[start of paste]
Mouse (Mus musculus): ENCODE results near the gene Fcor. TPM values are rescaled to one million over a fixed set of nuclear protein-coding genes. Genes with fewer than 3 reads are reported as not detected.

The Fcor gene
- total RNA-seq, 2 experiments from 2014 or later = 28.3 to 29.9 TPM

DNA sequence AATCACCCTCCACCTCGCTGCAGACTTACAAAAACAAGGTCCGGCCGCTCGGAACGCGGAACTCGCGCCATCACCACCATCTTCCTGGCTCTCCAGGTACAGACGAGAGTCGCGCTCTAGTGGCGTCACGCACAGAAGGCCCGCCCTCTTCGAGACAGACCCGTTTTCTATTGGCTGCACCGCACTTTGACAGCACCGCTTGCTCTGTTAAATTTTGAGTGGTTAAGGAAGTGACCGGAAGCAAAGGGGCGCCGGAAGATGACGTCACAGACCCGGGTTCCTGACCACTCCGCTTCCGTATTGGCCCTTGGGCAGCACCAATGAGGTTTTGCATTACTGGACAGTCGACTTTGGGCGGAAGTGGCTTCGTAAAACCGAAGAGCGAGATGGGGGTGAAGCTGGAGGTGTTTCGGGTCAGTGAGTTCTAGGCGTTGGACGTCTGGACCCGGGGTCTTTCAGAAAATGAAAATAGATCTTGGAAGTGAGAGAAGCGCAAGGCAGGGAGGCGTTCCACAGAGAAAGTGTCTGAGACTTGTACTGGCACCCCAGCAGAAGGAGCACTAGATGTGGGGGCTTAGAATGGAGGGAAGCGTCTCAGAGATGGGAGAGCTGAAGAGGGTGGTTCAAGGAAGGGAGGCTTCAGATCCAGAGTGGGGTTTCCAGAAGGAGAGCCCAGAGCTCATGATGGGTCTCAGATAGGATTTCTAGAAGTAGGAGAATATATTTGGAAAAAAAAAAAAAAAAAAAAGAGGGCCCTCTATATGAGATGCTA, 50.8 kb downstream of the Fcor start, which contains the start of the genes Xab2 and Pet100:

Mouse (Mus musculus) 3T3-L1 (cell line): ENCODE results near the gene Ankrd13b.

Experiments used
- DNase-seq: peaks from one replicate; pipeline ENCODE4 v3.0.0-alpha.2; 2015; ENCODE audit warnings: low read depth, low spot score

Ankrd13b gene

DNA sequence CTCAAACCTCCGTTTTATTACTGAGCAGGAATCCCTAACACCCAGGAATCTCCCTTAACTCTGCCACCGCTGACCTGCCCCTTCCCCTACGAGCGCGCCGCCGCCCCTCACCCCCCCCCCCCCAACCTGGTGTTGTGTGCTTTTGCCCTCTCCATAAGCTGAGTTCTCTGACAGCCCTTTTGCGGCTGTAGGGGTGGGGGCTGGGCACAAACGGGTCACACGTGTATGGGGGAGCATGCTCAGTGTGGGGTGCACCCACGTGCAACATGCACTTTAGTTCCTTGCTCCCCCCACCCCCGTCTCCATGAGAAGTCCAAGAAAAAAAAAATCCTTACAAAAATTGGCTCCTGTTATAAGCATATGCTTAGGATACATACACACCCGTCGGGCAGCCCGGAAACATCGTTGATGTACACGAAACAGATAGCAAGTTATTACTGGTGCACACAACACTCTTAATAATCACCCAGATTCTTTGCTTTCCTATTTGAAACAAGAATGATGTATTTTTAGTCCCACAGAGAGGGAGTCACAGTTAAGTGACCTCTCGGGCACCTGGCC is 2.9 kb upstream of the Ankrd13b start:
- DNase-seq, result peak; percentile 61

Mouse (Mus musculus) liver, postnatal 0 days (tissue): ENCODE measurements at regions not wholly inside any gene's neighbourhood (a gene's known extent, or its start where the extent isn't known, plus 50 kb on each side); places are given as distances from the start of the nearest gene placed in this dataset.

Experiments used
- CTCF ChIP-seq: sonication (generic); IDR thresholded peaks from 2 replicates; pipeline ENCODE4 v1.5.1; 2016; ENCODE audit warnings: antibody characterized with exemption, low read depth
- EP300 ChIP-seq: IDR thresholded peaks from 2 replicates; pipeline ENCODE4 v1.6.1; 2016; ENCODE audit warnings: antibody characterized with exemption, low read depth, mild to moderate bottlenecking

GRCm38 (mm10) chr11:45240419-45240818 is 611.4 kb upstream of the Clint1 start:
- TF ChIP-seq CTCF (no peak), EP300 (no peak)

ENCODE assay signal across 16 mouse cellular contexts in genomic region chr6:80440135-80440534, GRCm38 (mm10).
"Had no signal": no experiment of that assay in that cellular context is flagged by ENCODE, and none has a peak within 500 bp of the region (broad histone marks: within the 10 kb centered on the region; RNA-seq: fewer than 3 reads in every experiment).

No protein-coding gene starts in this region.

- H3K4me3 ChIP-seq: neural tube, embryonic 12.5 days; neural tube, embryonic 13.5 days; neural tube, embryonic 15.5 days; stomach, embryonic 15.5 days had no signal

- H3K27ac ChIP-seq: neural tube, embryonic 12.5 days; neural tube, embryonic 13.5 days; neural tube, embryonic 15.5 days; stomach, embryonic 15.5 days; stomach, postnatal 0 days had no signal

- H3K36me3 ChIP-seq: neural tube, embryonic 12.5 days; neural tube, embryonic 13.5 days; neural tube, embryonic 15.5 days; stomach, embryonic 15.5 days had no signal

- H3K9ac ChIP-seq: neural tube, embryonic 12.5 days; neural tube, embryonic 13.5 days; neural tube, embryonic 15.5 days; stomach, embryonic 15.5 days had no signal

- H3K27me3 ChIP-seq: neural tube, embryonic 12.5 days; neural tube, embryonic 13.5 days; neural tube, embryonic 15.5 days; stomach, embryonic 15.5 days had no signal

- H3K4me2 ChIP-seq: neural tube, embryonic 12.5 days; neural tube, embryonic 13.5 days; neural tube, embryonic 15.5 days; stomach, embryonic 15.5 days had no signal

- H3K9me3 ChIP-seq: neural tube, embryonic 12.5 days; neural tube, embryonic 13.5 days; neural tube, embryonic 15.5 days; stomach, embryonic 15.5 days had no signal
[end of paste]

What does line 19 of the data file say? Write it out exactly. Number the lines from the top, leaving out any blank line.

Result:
No protein-coding gene starts in this region.